Background: The management of brain metastases is a significant health care problem. An estimated 20-40% of cancer patients will develop metastatic cancer to the brain during the course of their illness.
Methods: A systematic review of randomized trials on adult cancer patients with single or multiple brain metastases from cancer of any histology was conducted. Eligible studies investigated external beam radiotherapy or radiosurgery in one of the study arms. Outcomes of interest included survival, intracranial progression-free duration, response of brain metastases to therapy, quality of life, symptom control, neurological function, and toxicity.
Results: Twenty-seven trials were included in this systematic review of the evidence. Pooled results from three randomized trials of surgical excision combined with whole brain radiotherapy (WBRT) showed no improvement in overall survival as compared to WBRT alone in patients with single brain metastasis. One randomized study of postoperative WBRT following excision of a single brain metastasis versus surgery alone detected a significant reduction in intracranial tumour recurrence rates but no corresponding difference in overall survival. Nine trials of altered dose-fractionation schedules compared to a standard control fractionation schedule (3000 cGy in 10 fractions) of WBRT showed no difference in probability of survival at 6 months. The addition of radiosensitizers, as assessed in five trials, did not confer additional benefit to WBRT in terms of overall survival or the frequency of brain metastases response. Three trials examined the use of WBRT and radiosurgery boost versus WBRT alone in selected patients with brain metastases. Overall survival did not improve for patients with multiple brain metastases. However, one trial reported an improvement in survival for patients with single brain metastasis treated with WBRT and radiosurgery boost. One older randomized trial examined the use of WBRT versus supportive care alone (using oral prednisone). Results were not conclusive.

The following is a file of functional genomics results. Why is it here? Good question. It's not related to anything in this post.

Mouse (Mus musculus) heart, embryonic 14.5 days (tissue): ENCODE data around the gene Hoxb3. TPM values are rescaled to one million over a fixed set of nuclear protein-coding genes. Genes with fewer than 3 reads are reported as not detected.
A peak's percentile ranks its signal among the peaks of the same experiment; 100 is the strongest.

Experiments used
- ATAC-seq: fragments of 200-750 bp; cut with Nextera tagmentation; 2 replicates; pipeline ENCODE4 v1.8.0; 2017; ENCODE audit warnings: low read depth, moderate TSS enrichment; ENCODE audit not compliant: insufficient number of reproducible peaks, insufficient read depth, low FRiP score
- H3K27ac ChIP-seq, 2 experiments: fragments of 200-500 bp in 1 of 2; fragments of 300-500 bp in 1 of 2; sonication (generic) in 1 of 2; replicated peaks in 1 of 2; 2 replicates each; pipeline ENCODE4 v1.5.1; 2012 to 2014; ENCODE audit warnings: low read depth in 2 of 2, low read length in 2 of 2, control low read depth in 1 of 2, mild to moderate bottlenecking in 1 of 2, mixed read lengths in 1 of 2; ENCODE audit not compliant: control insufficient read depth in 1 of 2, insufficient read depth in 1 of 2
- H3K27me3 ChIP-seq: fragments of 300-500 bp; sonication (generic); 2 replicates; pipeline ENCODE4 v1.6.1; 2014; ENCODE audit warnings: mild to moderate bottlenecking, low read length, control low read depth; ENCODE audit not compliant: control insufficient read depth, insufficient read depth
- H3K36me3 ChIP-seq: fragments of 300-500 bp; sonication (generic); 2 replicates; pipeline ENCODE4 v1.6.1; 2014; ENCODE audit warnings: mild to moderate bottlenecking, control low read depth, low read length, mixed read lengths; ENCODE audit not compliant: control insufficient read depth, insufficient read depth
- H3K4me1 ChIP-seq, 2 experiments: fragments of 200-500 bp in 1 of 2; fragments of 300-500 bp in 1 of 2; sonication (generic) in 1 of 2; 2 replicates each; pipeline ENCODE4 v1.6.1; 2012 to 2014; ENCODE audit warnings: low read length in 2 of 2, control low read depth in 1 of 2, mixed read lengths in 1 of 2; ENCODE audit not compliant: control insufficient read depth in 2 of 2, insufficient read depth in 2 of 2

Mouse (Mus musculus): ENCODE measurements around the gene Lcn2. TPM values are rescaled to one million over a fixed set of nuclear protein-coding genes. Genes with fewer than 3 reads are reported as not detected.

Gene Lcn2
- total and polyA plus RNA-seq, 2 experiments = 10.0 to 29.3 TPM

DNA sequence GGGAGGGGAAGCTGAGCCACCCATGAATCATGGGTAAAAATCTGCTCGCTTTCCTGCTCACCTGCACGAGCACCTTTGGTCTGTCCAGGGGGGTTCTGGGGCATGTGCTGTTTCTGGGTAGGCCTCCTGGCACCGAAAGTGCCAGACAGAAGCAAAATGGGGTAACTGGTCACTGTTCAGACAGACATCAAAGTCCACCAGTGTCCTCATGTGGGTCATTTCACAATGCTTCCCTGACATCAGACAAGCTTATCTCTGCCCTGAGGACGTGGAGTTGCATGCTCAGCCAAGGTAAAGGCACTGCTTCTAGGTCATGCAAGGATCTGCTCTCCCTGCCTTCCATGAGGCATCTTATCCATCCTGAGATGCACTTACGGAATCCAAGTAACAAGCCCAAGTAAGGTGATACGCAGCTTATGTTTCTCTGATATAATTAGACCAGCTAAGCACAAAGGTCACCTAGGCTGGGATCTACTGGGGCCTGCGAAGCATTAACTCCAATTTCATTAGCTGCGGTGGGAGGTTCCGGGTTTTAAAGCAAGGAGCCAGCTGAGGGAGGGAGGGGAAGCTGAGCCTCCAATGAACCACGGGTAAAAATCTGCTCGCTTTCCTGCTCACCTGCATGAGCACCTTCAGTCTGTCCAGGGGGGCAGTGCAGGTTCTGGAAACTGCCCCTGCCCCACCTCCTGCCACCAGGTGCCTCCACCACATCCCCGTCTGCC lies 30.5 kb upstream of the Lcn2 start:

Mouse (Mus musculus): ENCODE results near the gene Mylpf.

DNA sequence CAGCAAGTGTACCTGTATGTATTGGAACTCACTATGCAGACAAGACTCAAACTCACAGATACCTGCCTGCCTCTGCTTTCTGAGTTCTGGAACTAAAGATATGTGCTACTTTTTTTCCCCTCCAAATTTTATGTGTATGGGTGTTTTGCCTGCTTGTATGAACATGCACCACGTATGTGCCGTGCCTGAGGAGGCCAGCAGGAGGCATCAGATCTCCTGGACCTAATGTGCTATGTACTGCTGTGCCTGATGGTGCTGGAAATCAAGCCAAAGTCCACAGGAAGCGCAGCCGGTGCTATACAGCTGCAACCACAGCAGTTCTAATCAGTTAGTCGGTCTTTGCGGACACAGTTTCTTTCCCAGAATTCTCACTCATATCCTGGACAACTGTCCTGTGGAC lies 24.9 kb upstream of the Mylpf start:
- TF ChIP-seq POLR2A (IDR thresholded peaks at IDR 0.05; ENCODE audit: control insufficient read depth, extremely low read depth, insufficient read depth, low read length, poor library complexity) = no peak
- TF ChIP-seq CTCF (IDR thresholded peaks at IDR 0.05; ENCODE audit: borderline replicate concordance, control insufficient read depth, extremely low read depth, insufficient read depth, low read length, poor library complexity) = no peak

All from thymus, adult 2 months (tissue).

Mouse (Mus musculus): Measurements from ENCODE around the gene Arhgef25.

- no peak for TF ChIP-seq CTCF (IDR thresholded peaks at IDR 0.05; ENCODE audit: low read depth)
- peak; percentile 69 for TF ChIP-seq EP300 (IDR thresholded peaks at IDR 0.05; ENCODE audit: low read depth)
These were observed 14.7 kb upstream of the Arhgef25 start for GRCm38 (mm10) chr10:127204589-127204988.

Conclusion: For patients with a single brain metastasis, good performance status, and minimal or no evidence of extracranial disease, surgical excision and postoperative WBRT improves survival (as compared to WBRT alone). There may be a small survival advantage associated with the use of radiosurgery boost and WBRT as compared to WBRT alone in selected patients with a single brain metastasis. There is no difference in overall survival or in neurologic function improvement with the use of altered whole brain dose-fractionation schedules as compared to standard fractionation schedules (3000 cGy in 10 fractions or 2000 cGy in 5 fractions). There is no survival benefit associated with the use of radiosurgery boost and WBRT versus WBRT alone in patients with multiple brain metastases. Currently, neither chemotherapy nor radiosensitizers show a clear benefit in the objective parameters of survival and progression-free survival. For patients with poor performance status and active extracranial disease, steroids and supportive care are an option.